Rent hikes: they’re a necessary evil for all landlords of HI real estate. As an investor well versed in local HI real estate market dynamics, you understand why rent hikes are necessary. But your tenants may not. In the event that you must increase rent, it is likely that you will face resistance, frustration, shock, and even tenant losses—that is, if you don’t play your cards right. Following the tips below will ensure that you receive fair and ample rent while continuing to satisfy your loyal tenants.
The nature of your relationships with your tenants comprises the basis of all other financial and logistical transactions you conduct with them. If you maintain a cold and strictly business approach to tenant relationships, it is likely that they will find the blunt announcement of rate increases quite off-putting. If tenants perceive that your only prerogative is money, they will feel like pawns in your get-rich-quick HI real estate schemes. And no one wants to feel taken advantage of.
However, if you maintain a positive and benevolent relationship with your tenants, you will face less resistance in the event that you must increase the rent. If your tenants understand that you have a genuine interest in their livelihoods, they are less likely to perceive rent increases as a malicious, self-interested move.
One way to maintain positive relationships with your tenants is to focus on them. Ask them questions about their family and work lives, their passions and relationships. Get to know them on an interpersonal level. Form casual friendships, keep regular contact, and, if you feel comfortable, invite them over for dinner.
If you are renting out an apartment complex, these types of relationships are more difficult to form and maintain. Instead, you can keep documents with notes on the personal elements of your tenants’ lives. When you call or speak with them, review your notes and check in with them in a personal way. Doing so humanizes your HI real estate operation and makes tenants feel attended to, not taken advantage of.
Finally, regularly check in with tenants throughout the year to inquire as to how they feel about the property. Ask what changes they would like to see. If tenants feel that you are receptive to their needs and see you making improvements, they wont need to question why rent is rising.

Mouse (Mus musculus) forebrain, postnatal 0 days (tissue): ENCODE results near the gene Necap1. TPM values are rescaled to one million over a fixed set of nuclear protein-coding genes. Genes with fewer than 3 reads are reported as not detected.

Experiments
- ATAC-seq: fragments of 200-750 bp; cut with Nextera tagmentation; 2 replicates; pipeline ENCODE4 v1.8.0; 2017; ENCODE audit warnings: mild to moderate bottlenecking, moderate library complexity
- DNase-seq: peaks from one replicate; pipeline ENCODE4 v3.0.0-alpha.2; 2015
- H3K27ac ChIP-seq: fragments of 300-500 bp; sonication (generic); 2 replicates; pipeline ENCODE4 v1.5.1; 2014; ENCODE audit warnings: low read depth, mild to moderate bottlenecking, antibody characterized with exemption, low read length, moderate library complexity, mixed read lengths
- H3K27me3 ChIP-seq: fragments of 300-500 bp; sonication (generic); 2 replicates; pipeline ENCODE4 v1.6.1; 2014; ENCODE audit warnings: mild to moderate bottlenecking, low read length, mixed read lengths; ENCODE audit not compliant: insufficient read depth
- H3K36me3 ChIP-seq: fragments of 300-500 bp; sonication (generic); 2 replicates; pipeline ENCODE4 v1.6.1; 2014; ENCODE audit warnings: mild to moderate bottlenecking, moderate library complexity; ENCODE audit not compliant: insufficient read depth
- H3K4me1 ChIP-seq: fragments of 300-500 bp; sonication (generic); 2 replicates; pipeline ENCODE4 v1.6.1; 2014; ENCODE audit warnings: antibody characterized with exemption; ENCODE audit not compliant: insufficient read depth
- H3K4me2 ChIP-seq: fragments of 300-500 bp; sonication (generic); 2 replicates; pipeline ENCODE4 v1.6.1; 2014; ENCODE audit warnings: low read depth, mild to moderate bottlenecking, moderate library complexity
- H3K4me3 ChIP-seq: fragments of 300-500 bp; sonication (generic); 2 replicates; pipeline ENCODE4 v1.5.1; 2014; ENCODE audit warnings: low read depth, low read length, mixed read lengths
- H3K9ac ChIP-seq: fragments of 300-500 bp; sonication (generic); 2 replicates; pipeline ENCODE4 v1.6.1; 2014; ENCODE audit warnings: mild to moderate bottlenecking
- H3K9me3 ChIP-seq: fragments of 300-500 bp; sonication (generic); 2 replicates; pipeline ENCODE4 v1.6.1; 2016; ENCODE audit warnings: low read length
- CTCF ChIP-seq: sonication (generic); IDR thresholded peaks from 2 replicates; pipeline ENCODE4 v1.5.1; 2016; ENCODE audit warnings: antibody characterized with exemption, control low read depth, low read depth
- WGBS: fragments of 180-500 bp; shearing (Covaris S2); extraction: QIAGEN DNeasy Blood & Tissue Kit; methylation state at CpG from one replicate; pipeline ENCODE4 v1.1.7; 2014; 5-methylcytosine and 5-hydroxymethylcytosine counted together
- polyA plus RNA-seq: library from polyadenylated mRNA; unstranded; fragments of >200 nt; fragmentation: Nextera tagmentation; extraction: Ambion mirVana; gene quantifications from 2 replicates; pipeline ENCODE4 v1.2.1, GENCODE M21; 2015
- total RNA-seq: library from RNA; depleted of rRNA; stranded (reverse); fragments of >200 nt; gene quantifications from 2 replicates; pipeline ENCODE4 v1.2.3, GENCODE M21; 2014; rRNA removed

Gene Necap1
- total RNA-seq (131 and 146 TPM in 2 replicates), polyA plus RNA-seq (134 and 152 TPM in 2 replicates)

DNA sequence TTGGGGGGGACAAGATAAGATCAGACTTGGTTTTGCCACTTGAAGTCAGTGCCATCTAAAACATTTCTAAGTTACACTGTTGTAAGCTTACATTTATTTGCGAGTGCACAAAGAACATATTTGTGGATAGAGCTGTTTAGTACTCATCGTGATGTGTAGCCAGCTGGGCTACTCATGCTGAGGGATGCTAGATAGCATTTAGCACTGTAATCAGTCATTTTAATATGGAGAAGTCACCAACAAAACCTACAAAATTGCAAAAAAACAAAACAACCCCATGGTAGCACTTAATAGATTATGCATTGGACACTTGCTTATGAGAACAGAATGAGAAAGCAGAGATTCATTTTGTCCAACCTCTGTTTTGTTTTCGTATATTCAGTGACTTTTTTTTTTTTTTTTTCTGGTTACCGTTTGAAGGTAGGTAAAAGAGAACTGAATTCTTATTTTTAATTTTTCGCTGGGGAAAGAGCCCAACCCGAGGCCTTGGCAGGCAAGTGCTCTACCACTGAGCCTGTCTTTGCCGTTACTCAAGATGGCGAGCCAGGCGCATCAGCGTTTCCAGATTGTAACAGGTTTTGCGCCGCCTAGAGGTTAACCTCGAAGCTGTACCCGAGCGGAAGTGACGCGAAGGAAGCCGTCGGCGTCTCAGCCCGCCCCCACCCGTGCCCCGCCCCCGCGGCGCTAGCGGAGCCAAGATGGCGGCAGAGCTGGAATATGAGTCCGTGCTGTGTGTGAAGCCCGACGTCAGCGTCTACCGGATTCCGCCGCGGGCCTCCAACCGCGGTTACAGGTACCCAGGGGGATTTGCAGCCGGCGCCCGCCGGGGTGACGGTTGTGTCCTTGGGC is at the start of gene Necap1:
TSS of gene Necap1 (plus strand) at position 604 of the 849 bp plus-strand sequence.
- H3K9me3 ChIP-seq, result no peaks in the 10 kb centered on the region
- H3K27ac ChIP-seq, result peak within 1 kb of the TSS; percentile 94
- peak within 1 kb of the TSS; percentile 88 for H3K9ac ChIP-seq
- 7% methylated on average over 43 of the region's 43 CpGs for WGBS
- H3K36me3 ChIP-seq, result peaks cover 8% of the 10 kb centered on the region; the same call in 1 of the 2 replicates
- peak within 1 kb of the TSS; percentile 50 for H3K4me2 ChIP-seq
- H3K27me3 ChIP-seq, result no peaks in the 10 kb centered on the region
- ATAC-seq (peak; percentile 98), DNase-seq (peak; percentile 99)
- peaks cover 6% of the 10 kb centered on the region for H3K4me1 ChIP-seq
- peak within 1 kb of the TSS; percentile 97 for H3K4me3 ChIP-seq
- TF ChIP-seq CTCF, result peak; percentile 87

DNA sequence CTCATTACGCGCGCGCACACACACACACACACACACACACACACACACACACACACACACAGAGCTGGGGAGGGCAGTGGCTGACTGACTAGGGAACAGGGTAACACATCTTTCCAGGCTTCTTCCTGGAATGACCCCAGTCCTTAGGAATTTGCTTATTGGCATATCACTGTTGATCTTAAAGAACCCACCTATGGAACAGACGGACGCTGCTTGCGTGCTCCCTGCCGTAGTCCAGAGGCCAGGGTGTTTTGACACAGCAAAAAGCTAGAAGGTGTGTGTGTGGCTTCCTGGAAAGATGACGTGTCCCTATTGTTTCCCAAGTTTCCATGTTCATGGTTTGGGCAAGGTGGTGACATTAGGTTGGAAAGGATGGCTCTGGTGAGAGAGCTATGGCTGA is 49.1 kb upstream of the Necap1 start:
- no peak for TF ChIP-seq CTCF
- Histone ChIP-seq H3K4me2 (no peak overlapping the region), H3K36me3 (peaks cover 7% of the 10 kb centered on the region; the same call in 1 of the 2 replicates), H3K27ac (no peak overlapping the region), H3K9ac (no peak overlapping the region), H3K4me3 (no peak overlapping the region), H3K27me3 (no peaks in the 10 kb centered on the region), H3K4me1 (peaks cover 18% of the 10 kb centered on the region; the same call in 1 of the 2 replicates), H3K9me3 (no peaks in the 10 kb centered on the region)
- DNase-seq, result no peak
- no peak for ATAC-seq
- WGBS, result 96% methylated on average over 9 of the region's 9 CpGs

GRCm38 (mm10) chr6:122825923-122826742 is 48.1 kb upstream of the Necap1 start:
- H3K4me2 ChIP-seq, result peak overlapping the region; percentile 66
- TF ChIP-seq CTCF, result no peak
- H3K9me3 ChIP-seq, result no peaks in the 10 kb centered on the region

One of the most common mistakes that landlords of HI real estate make is failing to raise the rent on a regular basis. Perhaps they do so out of benevolent intention, or fear of troubling and losing tenants. But the long-term implications of neglecting incremental increases in market value can be devastating.
As a rule of thumb, increase rental rates by approximately 3% annually. Doing so will ensure that your rates remain competitive without falling far below market value. If you fail to make these small, palatable increases, you will be forced to make drastic hikes in the future. An incremental increase is far easier for tenants to adapt to than a sudden and unanticipated 10% increase in rent.
Never increase your rental rate by more than 8% at one time. An increase between 3% and 8% is cause for frustration and tension, of course. But once you exceed 8%, you are looking at a far greater chance of losing tenants.
If your renters are extremely resistant to even incremental increases, you can consider offering alternatives to rent hikes. For example: instead of raising the rent by 5%, you can raise it by 2% in exchange for an extension on the lease. What you lose in monthly income will be more than counterbalanced by what you save in eliminating costly turnover periods.
Many people don’t like surprises, and no one likes a bad surprise. Springing a rent increase a mere 30 days before it goes into effect is a very bad surprise, and one your tenants might not be able to afford. Be sure to give renters ample notice of 60-90 days prior to increasing rent to allow your tenants to adjust finances accordingly.
You are required to send a written notification of rent increases on HI real estate. But doing so as your sole form of communication is a bad idea. A dry paper statement says you aren’t concerned about tenants financial situations or personal reactions to rent increases. Instead, it says to your tenants that they are only a means for you to meet your bottom line.
Instead, reach out to your tenants personally and ask them how they are doing. Express your appreciation for their tenancy and your desire to maintain it. State that the rent is increasing, and offer an explanation; market values are rising, expenditures are increasing, etc. Offering a rationale makes it clear that you aren’t taking advantage of your tenants; you are merely trying to stay afloat so you can continue providing them with quality accommodations. Open yourself to their criticism and concerns, and hear them out. If they are resistant or frustrated, express empathy and, if you are able, offer alternative options.
In sum, be communicative, empathetic, and adaptive. The social element of this exchange is often what determines whether a tenant will stay or go, not simply the value of the rent hike.